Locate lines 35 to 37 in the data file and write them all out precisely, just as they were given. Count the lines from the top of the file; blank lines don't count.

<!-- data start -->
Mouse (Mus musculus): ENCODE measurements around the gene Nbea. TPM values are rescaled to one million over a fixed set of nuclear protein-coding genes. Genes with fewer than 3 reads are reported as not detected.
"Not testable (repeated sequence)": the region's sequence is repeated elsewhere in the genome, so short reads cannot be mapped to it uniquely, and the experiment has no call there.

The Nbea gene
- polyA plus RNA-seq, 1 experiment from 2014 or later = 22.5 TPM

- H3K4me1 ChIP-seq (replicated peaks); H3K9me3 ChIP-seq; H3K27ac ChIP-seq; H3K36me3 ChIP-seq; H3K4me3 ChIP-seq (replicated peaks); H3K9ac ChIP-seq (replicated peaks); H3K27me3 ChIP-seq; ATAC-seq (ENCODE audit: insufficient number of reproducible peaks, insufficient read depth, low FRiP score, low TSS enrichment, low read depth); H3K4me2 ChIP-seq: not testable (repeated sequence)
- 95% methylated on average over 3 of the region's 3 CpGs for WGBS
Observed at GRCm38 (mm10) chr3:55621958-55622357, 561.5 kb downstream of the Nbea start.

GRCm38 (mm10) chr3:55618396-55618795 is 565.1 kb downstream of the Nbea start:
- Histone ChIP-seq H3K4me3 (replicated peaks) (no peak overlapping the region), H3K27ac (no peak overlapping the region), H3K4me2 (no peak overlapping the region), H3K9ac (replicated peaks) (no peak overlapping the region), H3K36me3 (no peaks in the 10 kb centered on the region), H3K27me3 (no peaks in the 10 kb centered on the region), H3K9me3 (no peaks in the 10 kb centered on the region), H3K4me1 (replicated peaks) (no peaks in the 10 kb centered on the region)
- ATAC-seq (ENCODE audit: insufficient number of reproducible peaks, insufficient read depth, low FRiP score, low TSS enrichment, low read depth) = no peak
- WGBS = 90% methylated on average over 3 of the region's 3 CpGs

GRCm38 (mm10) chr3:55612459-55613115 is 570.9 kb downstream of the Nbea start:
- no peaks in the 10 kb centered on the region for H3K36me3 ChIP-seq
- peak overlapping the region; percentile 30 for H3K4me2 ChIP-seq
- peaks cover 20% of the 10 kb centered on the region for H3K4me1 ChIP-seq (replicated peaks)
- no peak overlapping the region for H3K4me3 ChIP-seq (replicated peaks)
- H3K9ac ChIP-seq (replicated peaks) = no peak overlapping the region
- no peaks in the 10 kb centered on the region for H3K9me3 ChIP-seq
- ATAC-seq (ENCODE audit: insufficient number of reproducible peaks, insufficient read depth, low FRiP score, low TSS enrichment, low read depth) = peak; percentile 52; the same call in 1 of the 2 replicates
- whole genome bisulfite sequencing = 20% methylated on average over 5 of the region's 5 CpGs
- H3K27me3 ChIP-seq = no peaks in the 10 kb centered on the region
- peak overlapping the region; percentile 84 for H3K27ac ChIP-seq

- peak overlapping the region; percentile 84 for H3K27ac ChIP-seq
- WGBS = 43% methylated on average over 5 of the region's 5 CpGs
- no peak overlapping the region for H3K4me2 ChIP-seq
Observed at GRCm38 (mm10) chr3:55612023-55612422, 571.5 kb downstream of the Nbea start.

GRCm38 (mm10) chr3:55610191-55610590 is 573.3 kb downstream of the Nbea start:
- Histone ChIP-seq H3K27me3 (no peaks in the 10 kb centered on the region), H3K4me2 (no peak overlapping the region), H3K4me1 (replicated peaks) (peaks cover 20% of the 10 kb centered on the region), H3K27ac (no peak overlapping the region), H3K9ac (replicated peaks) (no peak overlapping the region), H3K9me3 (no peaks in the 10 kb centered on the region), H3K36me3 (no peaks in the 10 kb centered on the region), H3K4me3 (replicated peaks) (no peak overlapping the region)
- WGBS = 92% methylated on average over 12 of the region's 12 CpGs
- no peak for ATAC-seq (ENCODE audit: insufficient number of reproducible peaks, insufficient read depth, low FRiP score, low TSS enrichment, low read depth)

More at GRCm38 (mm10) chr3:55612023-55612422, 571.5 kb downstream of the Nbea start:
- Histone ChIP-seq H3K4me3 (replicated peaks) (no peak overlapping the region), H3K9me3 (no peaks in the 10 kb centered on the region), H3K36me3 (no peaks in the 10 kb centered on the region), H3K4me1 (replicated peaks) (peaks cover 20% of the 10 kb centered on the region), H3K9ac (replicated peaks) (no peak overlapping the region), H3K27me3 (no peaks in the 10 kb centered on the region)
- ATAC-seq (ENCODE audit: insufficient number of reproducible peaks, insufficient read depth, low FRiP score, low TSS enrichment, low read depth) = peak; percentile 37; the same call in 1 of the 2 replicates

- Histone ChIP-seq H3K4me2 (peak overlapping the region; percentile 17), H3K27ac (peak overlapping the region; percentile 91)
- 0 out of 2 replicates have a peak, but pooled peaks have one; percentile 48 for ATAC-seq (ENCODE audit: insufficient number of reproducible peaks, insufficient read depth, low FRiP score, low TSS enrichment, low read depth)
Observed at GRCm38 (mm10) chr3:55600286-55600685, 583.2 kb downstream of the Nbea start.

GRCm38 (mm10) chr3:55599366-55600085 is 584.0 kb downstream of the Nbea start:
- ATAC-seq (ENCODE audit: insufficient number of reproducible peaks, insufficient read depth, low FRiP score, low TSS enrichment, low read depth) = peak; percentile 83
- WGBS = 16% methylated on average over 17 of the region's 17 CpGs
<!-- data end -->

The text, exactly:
- 0 out of 2 replicates have a peak, but pooled peaks have one; percentile 48 for ATAC-seq (ENCODE audit: insufficient number of reproducible peaks, insufficient read depth, low FRiP score, low TSS enrichment, low read depth)
Observed at GRCm38 (mm10) chr3:55600286-55600685, 583.2 kb downstream of the Nbea start.

GRCm38 (mm10) chr3:55599366-55600085 is 584.0 kb downstream of the Nbea start: